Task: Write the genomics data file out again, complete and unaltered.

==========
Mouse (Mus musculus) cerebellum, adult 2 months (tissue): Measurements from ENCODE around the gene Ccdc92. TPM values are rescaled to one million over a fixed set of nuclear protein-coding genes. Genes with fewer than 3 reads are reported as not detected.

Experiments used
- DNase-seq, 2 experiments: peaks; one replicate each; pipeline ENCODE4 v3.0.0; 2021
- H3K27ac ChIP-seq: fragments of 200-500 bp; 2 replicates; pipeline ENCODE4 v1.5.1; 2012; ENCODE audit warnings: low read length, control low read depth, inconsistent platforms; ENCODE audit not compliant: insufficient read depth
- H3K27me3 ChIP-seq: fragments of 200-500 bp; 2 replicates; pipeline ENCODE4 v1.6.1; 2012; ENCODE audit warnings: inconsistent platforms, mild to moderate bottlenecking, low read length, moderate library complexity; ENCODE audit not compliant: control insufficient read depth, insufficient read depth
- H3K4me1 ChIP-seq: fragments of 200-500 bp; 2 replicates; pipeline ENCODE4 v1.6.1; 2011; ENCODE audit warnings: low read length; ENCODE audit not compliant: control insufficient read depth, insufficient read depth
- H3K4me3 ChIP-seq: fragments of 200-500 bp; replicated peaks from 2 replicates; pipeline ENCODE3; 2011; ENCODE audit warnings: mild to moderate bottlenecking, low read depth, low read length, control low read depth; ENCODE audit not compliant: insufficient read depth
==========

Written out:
Mouse (Mus musculus) cerebellum, adult 2 months (tissue): Measurements from ENCODE around the gene Ccdc92. TPM values are rescaled to one million over a fixed set of nuclear protein-coding genes. Genes with fewer than 3 reads are reported as not detected.

Experiments used
- DNase-seq, 2 experiments: peaks; one replicate each; pipeline ENCODE4 v3.0.0; 2021
- H3K27ac ChIP-seq: fragments of 200-500 bp; 2 replicates; pipeline ENCODE4 v1.5.1; 2012; ENCODE audit warnings: low read length, control low read depth, inconsistent platforms; ENCODE audit not compliant: insufficient read depth
- H3K27me3 ChIP-seq: fragments of 200-500 bp; 2 replicates; pipeline ENCODE4 v1.6.1; 2012; ENCODE audit warnings: inconsistent platforms, mild to moderate bottlenecking, low read length, moderate library complexity; ENCODE audit not compliant: control insufficient read depth, insufficient read depth
- H3K4me1 ChIP-seq: fragments of 200-500 bp; 2 replicates; pipeline ENCODE4 v1.6.1; 2011; ENCODE audit warnings: low read length; ENCODE audit not compliant: control insufficient read depth, insufficient read depth
- H3K4me3 ChIP-seq: fragments of 200-500 bp; replicated peaks from 2 replicates; pipeline ENCODE3; 2011; ENCODE audit warnings: mild to moderate bottlenecking, low read depth, low read length, control low read depth; ENCODE audit not compliant: insufficient read depth